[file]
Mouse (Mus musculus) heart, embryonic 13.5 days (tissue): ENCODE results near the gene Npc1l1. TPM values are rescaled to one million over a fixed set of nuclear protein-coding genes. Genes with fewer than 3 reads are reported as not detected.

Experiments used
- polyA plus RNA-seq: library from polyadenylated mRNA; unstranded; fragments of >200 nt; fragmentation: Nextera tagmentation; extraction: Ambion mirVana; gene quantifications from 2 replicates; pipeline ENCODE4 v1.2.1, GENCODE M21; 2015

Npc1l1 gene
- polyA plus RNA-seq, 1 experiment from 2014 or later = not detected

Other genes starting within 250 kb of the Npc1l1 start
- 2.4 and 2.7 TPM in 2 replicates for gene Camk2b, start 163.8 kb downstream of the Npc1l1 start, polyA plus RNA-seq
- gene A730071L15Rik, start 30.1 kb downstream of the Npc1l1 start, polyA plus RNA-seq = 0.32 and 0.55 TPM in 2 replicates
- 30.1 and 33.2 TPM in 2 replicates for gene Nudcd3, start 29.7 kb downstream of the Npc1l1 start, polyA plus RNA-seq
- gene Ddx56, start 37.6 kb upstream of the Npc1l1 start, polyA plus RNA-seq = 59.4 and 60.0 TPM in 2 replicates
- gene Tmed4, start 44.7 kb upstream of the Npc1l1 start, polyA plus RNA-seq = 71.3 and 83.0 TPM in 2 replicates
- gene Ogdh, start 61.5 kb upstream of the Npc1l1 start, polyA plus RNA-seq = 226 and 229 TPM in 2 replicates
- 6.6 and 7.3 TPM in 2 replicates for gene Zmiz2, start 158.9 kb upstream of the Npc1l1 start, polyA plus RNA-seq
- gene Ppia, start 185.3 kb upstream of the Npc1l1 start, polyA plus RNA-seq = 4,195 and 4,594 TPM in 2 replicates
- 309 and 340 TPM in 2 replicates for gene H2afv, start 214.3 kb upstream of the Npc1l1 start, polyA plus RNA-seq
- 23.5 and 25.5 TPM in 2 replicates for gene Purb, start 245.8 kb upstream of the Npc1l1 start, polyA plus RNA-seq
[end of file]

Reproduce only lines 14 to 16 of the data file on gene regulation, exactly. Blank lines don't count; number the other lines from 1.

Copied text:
- gene Ppia, start 185.3 kb upstream of the Npc1l1 start, polyA plus RNA-seq = 4,195 and 4,594 TPM in 2 replicates
- 309 and 340 TPM in 2 replicates for gene H2afv, start 214.3 kb upstream of the Npc1l1 start, polyA plus RNA-seq
- 23.5 and 25.5 TPM in 2 replicates for gene Purb, start 245.8 kb upstream of the Npc1l1 start, polyA plus RNA-seq